Awsa and the Puzzle of Punt
We all knew that Ethiopia was the mythical land of the Queen of Sheba and Prestor John, but did you know that it may also be what the ancient Egyptians called the land of Punt? A respected paleontologist — and long time friend of Peace Corps — explains
By Jon Kalb
One of the greatest mysteries of African archeology is the location of the fabled land of Punt, an important trading partner with ancient Egypt from at least 4888 to 3167 years ago. Much attention has focused on countries bordering the Red Sea and the Gulf of Aden, but with little conclusive evidence. I propose that Punt was in Ethiopia, centered in the area of Awsa — as it is known geographically — in the lower Awash Valley. This hypothesis draws from pictorial and hieroglyphic records of a trading expedition sent to Punt 3495 years ago by Queen Hatshepsut of Egypt. The expedition was equipped with five ships with sail and 210 men, including 30 rowers.
The major objective of the mission was procurement of myrrh incense, considered vital to Egyptian religious ritual. In previous years myrrh was obtained from Punt through intermediaries, an added expense the Egyptians were determined to avoid. As a result, the expedition was instructed to take the most efficient route to Punt and trade directly with the myrrh sellers. In previous years the Egyptians traveled to Punt many times along a well-established route. The most expedient way would be sailing to the southern end of the Red Sea, then to the western end of the Gulf of Tadjura, then walking overland through a series of east-west basins to Lake Abhé, the southern boundary of Awsa. The route was direct and the Gulf offered a protected and secluded harbor for the Egyptian ships. Most importantly, the journey led to established myrrh growers.
The expedition records reveal that the Puntites, like their Afar counterparts, raised cattle and lived among a diverse African wildlife. In the mission records Punt is depicted as forested with “inaccessible” channels and dome-shaped huts with stilts. The combination of flooded stream courses and stilts indicate a period of high water levels, although at the time of the Hatshepsut mission waters levels were falling. The more solidly built Punt houses reflect a more permanent livelihood, perhaps greater attention to trade, in addition to livestock, whereas traditionally the Afar are more mobile and exclusively pastoralists. Climatic conditions today in Awsa are characterized by “accessible” channels, shallow lake-levels, reduced forests, emerged marshes, and dome-shaped huts without stilts.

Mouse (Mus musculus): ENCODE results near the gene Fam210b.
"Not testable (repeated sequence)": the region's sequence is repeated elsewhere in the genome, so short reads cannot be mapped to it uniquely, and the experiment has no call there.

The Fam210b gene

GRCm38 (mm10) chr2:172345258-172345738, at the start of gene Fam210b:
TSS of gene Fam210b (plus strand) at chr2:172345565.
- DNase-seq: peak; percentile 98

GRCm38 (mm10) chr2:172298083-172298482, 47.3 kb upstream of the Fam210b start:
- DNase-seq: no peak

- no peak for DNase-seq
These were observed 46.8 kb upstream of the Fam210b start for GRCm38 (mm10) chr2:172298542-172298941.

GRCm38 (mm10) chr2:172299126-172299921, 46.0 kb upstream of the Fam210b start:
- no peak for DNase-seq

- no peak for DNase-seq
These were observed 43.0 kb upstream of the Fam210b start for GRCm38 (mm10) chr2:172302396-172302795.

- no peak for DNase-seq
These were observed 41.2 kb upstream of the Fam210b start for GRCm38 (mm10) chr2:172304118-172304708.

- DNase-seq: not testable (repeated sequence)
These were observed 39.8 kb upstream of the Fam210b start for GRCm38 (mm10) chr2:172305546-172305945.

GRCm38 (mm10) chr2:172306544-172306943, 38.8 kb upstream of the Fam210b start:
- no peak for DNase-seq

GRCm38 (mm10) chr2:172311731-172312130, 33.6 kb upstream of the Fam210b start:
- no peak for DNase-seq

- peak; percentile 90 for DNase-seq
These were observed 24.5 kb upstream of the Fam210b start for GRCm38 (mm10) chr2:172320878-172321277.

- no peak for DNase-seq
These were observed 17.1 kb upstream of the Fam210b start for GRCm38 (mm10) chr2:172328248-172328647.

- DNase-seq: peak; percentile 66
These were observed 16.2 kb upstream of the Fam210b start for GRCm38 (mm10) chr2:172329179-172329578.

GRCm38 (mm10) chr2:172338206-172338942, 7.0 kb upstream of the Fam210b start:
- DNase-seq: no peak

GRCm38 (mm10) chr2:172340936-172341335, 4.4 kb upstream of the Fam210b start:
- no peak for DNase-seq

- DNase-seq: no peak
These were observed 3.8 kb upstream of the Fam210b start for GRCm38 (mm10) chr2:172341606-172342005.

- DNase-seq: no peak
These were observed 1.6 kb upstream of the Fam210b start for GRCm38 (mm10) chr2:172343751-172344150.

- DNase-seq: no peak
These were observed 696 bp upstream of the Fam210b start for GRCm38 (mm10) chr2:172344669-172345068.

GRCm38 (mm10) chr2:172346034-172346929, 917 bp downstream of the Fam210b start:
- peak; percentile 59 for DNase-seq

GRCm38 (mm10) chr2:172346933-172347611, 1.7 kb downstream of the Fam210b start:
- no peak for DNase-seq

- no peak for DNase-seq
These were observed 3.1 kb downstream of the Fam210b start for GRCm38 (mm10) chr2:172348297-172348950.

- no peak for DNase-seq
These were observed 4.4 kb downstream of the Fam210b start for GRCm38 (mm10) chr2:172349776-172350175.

Awsa lies just above the Horn of Africa and due west of Djibouti, crossed by ancient trading routes. It is drained by the lower Awash River in the area between Tendaho and Lake Abhé. Some 6000 square kilometers of sedimentary lowlands are surrounded by desert, towering volcanic cliffs, basalt plateaus, and volcanoes. Awsa is unique for its location at the triple junction of the Red Sea, Gulf of Aden, and East African rifts. It is also known for its water level fluctuations, cluster of lakes (the “Awsa Lake District”) fed by the Awash, and its fertile wetlands. Early Arab writers note that the Afar nomads occupied northeastern Ethiopia by at least the 13th century, no doubt drawing on the traditions from earlier settlers. Crude earthworks and primitive irrigation methods suggest Awsa was cultivated to some degree by at least the 16th century.
The largest town in Awsa is Aysaita situated on the banks of the Awash River in the middle of the Depression. Given its strategic location, Awsa has long served (and levied) traders and others passing to and from the African hinterlands, the coast, and the neighboring highlands. Archeological excavations may one day reveal Aysaita was built on top of earlier (Puntite?) settlements.